The claims filing system used by the private firm handling Louisiana’s behavioral health programs led to cuts in personnel at two south Louisiana human services districts, the legislative auditor said Monday.
The legislative auditor found that the computers used by Magellan, the private contractor that handles the invoicing, is not set up to bill “third parties,” such as insurance companies, for services that had been delivered. The auditor found that only a fraction of the money owed was collected, leaving the two districts short of the money state government had expected the districts to generate on their own. The state Department of Health and Hospitals sets the districts’ budgets.
“The inability to achieve budgeted revenue is absorbed primarily through not filling vacant positions. With vacant positions, its caseloads and waiting times have increased, resulting in drops in services,” the auditor concluded. They have been far short of meeting self-generated revenue targets because of Magellan’s “system limitations and flaws.”
The auditor focused only on the two agencies. Other districts, such as the one covering the Baton Rouge area, opted to do their billing through another private contractor, not Magellan.
Magellan took over in March 2012 as Gov. Bobby Jindal’s administration privatized the management of the state’s behavioral health services.
Magellan did not respond to the legislative auditor and did not return a call from The Advocate requesting comment.
Department of Health and Hospitals Secretary Kathy Kliebert said late Monday the first-of-its-kind program, led by Magellan, has improved behavioral health care access by increasing providers, such as psychologists and social workers, from about 800 to 1,700.
“But as with any new program, there is an adjustment period,” Kliebert said. “We expect that the system will continue to improve as we move into the second phase of the partnership with the new contract next spring, which incorporates additional changes for better claims process.”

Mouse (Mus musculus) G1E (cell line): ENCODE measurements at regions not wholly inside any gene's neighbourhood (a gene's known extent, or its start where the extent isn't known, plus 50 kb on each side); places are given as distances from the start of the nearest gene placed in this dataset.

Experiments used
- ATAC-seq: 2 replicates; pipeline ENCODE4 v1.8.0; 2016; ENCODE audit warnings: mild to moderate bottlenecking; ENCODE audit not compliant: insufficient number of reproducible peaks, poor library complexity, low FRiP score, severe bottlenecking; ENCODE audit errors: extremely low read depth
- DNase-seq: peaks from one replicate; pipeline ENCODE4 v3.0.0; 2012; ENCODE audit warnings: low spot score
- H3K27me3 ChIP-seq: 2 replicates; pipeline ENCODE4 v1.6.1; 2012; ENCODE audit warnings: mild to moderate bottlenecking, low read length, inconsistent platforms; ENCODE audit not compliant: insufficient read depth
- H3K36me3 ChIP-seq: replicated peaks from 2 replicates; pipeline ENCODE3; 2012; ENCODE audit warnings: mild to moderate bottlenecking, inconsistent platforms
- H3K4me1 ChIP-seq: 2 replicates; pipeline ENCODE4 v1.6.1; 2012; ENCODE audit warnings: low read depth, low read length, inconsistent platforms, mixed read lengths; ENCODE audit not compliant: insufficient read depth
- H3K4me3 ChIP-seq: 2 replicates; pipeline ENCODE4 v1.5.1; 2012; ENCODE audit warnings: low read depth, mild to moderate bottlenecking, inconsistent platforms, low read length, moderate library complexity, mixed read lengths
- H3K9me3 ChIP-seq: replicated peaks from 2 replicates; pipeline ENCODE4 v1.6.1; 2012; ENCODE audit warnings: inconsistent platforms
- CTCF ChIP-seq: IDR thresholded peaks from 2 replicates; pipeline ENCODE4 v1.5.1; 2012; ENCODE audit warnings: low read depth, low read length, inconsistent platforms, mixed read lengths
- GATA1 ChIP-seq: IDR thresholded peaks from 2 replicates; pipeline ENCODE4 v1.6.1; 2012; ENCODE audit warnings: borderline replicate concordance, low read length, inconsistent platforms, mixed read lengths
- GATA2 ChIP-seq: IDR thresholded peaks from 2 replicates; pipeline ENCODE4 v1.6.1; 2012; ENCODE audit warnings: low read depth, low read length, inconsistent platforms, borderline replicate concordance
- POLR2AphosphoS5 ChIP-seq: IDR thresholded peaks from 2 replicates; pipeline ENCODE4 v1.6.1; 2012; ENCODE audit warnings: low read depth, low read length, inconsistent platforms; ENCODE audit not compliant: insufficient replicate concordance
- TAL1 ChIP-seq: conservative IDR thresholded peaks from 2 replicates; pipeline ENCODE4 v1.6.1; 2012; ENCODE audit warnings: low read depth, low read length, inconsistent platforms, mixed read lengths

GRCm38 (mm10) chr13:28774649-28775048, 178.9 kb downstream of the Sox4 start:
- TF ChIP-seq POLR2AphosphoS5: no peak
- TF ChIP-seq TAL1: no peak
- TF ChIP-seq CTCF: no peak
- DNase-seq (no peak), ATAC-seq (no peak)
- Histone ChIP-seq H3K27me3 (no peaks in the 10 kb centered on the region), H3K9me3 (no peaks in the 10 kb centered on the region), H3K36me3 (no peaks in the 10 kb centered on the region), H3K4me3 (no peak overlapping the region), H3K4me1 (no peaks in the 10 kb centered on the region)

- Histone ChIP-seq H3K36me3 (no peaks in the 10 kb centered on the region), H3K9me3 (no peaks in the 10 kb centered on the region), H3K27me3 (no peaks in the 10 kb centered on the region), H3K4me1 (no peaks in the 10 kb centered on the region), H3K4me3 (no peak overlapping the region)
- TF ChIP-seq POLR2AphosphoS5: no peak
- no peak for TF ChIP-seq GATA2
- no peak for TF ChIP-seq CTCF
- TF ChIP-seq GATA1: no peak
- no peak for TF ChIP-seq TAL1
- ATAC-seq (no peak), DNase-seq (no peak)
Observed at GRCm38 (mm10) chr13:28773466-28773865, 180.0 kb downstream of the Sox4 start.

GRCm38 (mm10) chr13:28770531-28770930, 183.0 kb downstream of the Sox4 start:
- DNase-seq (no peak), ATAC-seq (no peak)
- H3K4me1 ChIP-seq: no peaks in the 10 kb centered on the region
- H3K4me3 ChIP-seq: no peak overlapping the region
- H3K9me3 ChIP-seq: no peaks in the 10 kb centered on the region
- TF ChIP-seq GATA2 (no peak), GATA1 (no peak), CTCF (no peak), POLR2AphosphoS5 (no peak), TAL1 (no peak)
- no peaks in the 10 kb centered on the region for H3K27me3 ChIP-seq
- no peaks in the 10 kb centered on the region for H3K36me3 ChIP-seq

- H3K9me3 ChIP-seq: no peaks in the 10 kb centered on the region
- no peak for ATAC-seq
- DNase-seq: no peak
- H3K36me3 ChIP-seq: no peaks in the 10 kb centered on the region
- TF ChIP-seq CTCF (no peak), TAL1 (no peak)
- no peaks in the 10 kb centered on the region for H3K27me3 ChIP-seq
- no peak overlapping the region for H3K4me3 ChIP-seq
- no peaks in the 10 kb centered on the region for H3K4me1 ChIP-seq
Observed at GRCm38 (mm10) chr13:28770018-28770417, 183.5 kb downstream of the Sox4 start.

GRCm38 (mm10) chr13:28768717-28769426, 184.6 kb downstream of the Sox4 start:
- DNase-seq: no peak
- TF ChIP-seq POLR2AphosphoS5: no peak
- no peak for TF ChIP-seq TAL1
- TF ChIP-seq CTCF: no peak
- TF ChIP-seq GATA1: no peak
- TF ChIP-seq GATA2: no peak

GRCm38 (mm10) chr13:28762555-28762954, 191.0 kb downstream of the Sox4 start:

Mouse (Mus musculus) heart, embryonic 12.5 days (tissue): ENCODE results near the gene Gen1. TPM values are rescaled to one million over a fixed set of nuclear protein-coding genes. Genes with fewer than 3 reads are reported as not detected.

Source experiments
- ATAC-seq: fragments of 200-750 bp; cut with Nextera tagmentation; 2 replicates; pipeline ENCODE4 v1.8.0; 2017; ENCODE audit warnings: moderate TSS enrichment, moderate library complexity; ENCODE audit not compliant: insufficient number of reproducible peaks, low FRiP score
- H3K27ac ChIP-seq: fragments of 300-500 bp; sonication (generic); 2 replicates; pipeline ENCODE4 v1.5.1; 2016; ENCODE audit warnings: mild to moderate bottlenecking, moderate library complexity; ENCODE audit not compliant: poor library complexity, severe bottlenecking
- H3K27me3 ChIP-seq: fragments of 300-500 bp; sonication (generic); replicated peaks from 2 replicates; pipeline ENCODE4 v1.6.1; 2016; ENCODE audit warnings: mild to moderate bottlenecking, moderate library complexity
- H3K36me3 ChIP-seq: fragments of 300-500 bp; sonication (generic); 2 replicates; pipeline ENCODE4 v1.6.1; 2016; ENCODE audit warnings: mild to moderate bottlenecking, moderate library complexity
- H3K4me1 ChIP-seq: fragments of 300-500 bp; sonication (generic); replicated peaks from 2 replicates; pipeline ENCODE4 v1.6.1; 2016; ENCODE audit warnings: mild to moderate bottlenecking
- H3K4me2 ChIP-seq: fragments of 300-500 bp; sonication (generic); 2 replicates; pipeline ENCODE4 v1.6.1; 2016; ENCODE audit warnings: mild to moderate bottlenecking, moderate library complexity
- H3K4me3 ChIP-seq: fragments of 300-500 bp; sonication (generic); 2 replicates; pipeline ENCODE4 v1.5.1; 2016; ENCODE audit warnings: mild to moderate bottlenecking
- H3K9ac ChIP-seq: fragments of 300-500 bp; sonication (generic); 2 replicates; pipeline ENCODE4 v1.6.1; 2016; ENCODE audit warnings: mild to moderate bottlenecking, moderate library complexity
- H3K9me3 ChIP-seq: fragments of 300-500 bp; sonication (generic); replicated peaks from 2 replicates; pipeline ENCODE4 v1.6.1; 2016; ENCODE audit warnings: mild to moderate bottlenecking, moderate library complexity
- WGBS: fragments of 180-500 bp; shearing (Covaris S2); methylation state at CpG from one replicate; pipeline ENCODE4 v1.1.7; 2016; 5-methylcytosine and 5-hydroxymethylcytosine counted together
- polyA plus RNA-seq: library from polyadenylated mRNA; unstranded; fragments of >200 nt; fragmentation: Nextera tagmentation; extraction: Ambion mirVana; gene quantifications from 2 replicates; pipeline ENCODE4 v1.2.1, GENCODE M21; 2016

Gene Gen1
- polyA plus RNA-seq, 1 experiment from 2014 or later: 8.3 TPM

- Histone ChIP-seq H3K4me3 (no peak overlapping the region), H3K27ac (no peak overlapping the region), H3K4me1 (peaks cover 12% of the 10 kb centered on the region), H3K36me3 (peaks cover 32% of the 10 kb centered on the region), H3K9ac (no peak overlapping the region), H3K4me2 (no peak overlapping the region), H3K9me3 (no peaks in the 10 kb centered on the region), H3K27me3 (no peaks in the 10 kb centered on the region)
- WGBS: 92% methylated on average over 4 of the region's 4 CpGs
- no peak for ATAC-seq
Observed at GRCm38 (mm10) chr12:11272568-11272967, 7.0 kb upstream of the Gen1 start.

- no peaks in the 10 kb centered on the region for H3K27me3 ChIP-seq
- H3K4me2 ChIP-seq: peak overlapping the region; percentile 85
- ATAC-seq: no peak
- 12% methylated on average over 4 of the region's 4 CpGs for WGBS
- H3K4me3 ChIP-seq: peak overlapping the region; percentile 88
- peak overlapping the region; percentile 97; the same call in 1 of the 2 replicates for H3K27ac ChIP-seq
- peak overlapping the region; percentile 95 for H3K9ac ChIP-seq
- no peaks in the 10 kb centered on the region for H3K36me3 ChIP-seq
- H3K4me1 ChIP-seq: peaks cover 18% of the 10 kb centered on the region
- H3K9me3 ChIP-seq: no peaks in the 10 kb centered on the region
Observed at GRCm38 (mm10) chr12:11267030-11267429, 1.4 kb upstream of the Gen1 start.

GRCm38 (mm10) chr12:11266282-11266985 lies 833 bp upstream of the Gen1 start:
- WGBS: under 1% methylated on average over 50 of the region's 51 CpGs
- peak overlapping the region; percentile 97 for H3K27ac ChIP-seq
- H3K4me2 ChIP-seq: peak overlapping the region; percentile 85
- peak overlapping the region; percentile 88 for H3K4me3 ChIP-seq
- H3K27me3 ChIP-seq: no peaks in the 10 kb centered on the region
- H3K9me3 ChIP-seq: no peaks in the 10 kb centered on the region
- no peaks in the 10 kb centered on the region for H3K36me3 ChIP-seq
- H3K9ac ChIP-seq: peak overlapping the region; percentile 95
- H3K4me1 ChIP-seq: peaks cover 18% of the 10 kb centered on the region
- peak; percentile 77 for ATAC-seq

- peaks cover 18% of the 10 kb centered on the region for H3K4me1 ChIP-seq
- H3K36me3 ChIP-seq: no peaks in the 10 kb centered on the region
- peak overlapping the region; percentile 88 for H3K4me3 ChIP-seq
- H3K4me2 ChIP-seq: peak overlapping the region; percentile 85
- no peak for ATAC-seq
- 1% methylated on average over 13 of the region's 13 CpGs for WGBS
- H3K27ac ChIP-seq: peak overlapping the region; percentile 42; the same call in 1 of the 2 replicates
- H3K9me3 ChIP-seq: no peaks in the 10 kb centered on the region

The Florida district, based in Hammond, collected approximately 13 percent of its budgeted self-generated revenue for fiscal year 2013 — $388,438 compared with $3 million anticipated — and only 49 percent for fiscal year 2014, some $1.49 million compared with $3 million, according to the report.
Meanwhile, the Acadiana district, based in Lafayette, collected approximately 37 percent of its self-generated budget target in fiscal year 2014 — its first year of full operation. Fees and revenues totaled $824,806, compared with the budgeted $2.2 million, the auditor reported.
Acadiana’s Executive Director Brad Farmer said some corrective action has been taken but problems still linger with the claims filing system Magellan uses. He said the district has regular conversations with Magellan “to work through things.”
Farmer said the agency is looking at getting away from Magellan’s system like other human services districts have done.
Legislative Auditor Daryl Purpera released separate reports on each district. The reports were done “to evaluate certain internal controls the districts use to ensure accurate financial reporting and transparency, compliance with applicable laws and regulations, and to provide overall accountability for public funds.”